Thirty years ago, we got married. Twenty-seven years ago, I entered motherhood. And I am convinced that once a mom, always a mom. Motherhood is such a hands on job, and while I had great teachers, I enjoyed reading everything I could about the subject.
I have been labeled a very overprotective mom. Call me worst-case-scenerio mom. Its a badge I wear with honor. Its a compliment. While my three boys suffered the usual ear infections, and broken bones from climbing---one on Ronald McDonald, and on a jungle gym (no longer found on most playgrounds)--one off a swing at the park, one off a junior bed, one off a chair at Sunday School, one off a swing at camp. I only remember one trip to the emergency room for stitches, when the youngest was horsing around in the youth Sunday School room with a board, a table and a girl.
Even without children in residence or underfoot, I now view the whole world through the eyes of a mom. It is like we are issued the eyes of a mom when the sperm and egg are joined at conception. Maybe the eyes of a mom develop with baby dolls, and babysitting. And I did lots and lots of babysitting. First, with my younger brothers, then neighborhood children at fifty cents and hour, and even after I had a job as an orthodontist assistant, I babysat for my bosses' children.
Even during those babysitting days, little boys were easier to babysit. They entertained themselves pretty well with toy cars and tools. Baby girls were different. Little girls like to talk.
And while other people's children's diapers could make me gag, once I had my own, there was nothing gross or too hard to do. I was not raised around bugs--roaches, in particular. But, the south has an overabundance, and before kids, I would scream like a girl when confronted by a "water bug" (roach big enough to ride). But, after my firstborn was in my arms, I could stomp cockroaches like a pro. The mother hen in me rose up to protect my baby. And that mother hen in me has never left.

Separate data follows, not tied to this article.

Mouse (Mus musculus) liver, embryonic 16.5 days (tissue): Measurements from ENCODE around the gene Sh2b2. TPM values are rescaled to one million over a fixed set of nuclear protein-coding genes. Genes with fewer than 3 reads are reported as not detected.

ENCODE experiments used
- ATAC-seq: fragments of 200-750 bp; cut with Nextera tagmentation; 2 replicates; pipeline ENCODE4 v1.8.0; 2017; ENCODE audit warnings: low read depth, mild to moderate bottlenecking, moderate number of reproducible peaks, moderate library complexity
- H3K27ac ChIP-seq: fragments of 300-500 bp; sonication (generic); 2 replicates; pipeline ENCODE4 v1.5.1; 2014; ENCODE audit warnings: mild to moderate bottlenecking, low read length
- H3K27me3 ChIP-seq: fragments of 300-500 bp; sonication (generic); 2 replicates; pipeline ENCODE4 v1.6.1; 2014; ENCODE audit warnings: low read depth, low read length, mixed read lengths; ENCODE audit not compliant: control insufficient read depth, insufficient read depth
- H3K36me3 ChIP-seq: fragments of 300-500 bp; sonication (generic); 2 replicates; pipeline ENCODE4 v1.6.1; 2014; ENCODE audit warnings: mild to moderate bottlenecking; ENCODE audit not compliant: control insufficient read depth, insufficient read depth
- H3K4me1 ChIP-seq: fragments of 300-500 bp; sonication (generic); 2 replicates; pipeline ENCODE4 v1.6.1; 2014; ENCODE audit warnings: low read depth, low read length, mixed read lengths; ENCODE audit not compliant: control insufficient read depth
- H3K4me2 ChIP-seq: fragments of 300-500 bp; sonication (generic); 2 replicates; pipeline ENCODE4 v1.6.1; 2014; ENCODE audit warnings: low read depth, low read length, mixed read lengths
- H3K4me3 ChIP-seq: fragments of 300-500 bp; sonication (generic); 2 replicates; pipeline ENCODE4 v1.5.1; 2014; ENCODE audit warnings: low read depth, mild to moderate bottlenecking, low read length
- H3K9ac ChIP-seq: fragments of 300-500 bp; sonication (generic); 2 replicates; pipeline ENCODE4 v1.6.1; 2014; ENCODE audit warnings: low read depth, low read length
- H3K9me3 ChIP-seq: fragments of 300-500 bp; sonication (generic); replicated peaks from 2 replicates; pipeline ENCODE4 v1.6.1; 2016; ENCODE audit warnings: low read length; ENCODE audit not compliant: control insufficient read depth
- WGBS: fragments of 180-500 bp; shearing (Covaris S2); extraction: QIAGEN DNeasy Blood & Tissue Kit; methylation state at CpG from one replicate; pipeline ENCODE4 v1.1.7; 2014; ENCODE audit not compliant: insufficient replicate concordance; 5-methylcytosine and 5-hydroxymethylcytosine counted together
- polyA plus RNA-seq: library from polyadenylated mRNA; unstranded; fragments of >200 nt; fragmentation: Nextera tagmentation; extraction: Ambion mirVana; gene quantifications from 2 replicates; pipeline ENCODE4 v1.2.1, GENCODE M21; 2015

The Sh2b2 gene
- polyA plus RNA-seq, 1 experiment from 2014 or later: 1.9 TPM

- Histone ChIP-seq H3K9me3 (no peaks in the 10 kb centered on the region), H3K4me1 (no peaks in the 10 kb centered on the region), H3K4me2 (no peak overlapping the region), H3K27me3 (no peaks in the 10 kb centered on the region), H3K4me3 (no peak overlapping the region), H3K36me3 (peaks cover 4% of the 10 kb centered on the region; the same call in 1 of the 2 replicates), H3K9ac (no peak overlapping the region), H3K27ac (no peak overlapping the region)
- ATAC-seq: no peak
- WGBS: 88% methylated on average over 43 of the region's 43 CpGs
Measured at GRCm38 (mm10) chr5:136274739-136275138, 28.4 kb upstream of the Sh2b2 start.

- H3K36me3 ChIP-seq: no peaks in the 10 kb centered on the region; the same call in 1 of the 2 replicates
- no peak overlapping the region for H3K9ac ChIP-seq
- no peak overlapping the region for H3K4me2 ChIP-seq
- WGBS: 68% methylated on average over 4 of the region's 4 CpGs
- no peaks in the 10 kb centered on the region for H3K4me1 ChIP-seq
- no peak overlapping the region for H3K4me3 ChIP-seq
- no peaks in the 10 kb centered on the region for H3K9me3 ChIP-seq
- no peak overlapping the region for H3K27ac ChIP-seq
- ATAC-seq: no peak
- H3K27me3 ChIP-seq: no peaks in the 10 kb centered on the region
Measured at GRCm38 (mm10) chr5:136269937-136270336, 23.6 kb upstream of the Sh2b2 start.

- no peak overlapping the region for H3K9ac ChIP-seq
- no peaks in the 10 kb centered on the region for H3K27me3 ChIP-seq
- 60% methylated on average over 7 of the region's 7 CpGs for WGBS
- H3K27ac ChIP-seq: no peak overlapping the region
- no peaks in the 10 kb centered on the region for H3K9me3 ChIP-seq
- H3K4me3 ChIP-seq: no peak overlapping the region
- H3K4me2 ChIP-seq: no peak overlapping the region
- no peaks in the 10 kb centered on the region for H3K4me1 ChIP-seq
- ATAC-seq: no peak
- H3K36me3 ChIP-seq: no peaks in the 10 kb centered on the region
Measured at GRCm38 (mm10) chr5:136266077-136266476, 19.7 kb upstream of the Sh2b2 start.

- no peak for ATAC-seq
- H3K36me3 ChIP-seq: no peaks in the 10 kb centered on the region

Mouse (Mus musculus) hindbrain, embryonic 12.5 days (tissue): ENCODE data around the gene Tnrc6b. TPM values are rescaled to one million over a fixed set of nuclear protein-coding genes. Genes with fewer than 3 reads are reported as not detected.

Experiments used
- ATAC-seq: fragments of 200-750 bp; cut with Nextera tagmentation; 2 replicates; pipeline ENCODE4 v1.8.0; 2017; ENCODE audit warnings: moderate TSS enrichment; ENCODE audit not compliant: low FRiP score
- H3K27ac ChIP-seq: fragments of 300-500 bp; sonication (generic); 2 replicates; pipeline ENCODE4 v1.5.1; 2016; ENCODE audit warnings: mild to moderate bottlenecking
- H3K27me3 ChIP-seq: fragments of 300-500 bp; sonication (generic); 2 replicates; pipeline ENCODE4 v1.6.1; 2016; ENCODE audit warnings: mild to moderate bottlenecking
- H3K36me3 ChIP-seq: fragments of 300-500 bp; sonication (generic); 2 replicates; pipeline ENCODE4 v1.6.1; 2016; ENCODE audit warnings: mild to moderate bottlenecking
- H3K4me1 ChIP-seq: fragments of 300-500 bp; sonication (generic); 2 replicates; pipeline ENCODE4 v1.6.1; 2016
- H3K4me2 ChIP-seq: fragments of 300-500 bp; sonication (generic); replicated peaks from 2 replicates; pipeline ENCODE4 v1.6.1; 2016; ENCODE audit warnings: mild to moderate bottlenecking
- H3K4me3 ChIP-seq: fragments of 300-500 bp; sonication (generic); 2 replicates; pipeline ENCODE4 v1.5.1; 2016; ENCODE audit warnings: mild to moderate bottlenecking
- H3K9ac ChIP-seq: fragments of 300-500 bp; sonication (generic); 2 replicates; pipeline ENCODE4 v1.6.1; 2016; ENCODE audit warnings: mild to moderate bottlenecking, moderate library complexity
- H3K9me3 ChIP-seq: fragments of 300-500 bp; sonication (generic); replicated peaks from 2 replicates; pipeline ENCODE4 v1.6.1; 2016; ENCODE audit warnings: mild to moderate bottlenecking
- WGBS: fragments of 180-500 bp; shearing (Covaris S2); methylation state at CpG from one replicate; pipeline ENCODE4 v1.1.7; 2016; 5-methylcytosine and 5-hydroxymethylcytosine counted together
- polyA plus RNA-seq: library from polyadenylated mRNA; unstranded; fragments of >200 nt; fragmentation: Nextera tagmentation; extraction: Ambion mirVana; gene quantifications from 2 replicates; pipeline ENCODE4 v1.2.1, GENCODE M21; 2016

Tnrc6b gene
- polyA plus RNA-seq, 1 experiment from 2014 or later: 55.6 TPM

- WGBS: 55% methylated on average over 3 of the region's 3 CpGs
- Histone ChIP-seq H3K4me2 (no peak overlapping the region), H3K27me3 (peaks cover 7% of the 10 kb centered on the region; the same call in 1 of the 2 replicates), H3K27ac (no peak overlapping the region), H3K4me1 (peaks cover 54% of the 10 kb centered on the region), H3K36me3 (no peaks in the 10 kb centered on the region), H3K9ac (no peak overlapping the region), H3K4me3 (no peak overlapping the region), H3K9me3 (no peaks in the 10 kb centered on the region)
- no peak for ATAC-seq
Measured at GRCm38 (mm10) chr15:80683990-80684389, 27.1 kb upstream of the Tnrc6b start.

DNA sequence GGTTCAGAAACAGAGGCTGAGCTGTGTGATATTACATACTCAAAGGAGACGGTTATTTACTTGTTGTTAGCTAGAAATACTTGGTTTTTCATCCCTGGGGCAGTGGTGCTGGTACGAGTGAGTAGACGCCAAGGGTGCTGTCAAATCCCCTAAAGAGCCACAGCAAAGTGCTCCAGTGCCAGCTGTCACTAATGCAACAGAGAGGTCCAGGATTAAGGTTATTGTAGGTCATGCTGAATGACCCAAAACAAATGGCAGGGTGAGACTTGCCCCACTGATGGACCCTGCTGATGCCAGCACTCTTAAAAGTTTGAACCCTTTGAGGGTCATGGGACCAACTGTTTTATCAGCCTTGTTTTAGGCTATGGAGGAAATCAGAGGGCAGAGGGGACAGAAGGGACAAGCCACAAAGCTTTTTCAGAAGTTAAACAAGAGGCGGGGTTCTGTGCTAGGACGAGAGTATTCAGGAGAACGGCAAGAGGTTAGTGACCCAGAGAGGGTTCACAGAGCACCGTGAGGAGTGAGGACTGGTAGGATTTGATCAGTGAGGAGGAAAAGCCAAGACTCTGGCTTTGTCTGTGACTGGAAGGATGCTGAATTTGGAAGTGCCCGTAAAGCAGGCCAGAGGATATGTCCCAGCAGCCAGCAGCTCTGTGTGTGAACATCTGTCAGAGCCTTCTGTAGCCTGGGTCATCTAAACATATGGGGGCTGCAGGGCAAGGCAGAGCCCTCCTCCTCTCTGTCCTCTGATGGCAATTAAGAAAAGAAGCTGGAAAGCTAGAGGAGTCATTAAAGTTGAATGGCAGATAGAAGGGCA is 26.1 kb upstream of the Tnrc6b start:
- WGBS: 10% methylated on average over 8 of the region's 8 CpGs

I wear my now grown sons out with admonishments to wear a hat, and "don't forget your coat" and "did you close and lock the front door?" My mother trained me well. Most illness can be traced back to a problem with elimination. And low-flow toilets don't help big boys and their big boy poops. Fiber is our friend. Are you drinking enough water???
Anita Renfroe did a great rendition of what all a mom says in the course of a day set to the tune of the William Tell overture. So many of my phrases will resound through my sons brains for years to come--and hopefully said unto their dear children, or discarded as no longer applicable as they study the latest in science and health.
Mom is a verb. It is what we do. It is how we think. It is my signature. I will step in if I sense a child in danger. For instance, at a store, if there is an unaccompanied child...look out.
When I worked in the lunchroom at my sons' elementary school for a few years, it seemed so natural to perform the Heimlich maneuver on a boy choking on a piece of Halloween candy. I had read about it, and with the literature also warned how it sometimes causes the child to throw up. The school nurse was so impressed that she contacted the newspapers and city hall. I was just being a mom.
Motherhood also brought me back to my faith. More about that next post.